Critically, behavioral phenotypes arise from a complex interplay of multiple genes. Although we are limited here by the examination of a single gene and polymorphism, the functional effects of the rs4680 polymorphism in the dopamine signaling pathway and the abundance of behaviors including placebo response that it modifies make it a model genetic variant with which to launch the exploration of genetic effects on mindset. Future work should aim to better understand other genetic moderators of stress that may be susceptible to manipulations of expectations, such as variation in other genes involved in serotonin signaling and dopamine pathways [48], and using Genome Wide Association Studies (GWAS) to better understand gene by environment interactions for polymorphisms that moderate the availability of key neurotransmitters for affective functioning, behavior, and physiology [49, 50].

Taken together, the results herein add to our understanding of the effects of stress mindset manipulations by suggesting that some of the variability in mindset manipulation effects may be at least in part explained by genetic variation at polymorphism such as COMT rs4680. Future work is needed to determine the generalizability of these findings to mindset manipulations outside the domain of stress, such as mindsets about the nature of intelligence as fixed or malleable [51], mindsets about healthy eating as indulgent or depriving [52, 53], or mindsets about willpower as limited or nonlimited [54]. To conclude, we find it critically important to point out that the existence of genetic moderators of mindset effects is not an indicator that these differences are static and uncontrollable. Rather, these differences hint at potential mechanisms linking mindset interventions with outcomes and, as such, can provide important insight for understanding how mindset interventions can be changed to maximize effects where desired (i.e. positive mindset effects) and minimize effects where undesired (i.e. negative mindset effects), regardless of one’s genotype. Thus, although much remains to be explored, these results lay the preliminary groundwork for understanding not only for whom mindset effects are most effective, but why and how these effects may be optimized to improve important physiological, cognitive and affective outcomes.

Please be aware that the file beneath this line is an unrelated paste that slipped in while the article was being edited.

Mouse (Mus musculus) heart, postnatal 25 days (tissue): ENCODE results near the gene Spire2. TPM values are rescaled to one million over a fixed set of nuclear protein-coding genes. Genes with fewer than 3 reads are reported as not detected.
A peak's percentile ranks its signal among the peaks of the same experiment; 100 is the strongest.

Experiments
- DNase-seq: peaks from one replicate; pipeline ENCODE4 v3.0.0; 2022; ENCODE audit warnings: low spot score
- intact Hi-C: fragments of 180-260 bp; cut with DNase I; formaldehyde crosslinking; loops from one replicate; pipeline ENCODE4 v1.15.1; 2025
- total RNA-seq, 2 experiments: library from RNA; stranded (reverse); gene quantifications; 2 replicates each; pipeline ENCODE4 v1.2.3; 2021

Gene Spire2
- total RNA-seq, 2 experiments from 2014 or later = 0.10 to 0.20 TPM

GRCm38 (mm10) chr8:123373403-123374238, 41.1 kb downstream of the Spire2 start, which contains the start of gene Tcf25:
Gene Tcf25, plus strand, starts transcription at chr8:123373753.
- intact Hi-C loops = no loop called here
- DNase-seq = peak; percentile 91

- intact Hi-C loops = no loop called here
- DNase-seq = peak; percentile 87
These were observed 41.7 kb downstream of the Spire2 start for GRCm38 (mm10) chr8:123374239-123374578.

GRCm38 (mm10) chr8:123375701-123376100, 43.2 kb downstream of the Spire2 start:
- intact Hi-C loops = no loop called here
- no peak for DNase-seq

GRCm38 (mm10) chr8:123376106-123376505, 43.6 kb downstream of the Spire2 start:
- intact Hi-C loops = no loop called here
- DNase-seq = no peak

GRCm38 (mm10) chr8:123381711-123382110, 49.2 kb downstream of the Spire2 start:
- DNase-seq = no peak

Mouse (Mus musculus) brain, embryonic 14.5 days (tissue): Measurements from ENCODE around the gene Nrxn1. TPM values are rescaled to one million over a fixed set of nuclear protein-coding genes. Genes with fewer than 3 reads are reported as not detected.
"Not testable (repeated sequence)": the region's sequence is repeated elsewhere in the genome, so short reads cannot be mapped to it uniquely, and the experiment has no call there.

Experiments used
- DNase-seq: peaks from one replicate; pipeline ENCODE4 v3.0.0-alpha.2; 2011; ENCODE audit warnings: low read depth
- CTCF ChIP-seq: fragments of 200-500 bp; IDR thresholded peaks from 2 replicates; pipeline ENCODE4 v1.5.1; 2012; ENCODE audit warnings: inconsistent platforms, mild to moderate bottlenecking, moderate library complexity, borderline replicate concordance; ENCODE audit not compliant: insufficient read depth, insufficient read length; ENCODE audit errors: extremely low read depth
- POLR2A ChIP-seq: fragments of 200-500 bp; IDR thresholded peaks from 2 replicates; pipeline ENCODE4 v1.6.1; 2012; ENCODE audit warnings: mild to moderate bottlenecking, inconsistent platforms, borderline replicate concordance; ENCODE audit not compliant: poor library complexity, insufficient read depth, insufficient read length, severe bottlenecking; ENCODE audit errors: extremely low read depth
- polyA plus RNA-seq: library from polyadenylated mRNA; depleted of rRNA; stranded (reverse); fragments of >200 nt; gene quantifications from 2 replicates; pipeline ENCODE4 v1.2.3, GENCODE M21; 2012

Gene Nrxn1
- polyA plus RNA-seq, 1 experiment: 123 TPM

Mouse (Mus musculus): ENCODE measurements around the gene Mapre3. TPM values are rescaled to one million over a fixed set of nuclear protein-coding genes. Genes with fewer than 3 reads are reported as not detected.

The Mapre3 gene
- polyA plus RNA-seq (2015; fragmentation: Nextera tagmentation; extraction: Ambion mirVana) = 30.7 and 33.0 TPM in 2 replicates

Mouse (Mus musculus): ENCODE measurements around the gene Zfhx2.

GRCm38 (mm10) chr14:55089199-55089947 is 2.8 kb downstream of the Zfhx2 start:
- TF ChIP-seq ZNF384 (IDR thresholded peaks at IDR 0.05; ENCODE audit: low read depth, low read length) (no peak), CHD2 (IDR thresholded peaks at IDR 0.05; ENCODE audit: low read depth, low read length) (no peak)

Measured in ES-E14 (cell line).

Acknowledgments

AJC supported by NIH/NCCIH Grant # DP2AT009511; KTH supported by NIH/NIHLB Grant # K01 HL130625; TJK supported by NIH/NCCIH Grant # 2K24 AT004095; BPT supported by NSF/GRFP Grant # DGE-114747.